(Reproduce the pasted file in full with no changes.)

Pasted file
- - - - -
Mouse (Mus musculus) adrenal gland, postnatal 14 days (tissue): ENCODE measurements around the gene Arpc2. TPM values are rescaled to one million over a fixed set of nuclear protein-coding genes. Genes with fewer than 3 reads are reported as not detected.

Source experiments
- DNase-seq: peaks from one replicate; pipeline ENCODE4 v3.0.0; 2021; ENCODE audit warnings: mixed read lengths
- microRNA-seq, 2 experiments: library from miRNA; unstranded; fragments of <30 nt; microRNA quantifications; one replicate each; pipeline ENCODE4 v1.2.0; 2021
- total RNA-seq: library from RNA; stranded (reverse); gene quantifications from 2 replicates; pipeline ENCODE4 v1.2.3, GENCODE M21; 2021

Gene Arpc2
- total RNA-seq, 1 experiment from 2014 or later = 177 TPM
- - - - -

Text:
Mouse (Mus musculus) adrenal gland, postnatal 14 days (tissue): ENCODE measurements around the gene Arpc2. TPM values are rescaled to one million over a fixed set of nuclear protein-coding genes. Genes with fewer than 3 reads are reported as not detected.

Source experiments
- DNase-seq: peaks from one replicate; pipeline ENCODE4 v3.0.0; 2021; ENCODE audit warnings: mixed read lengths
- microRNA-seq, 2 experiments: library from miRNA; unstranded; fragments of <30 nt; microRNA quantifications; one replicate each; pipeline ENCODE4 v1.2.0; 2021
- total RNA-seq: library from RNA; stranded (reverse); gene quantifications from 2 replicates; pipeline ENCODE4 v1.2.3, GENCODE M21; 2021

Gene Arpc2
- total RNA-seq, 1 experiment from 2014 or later = 177 TPM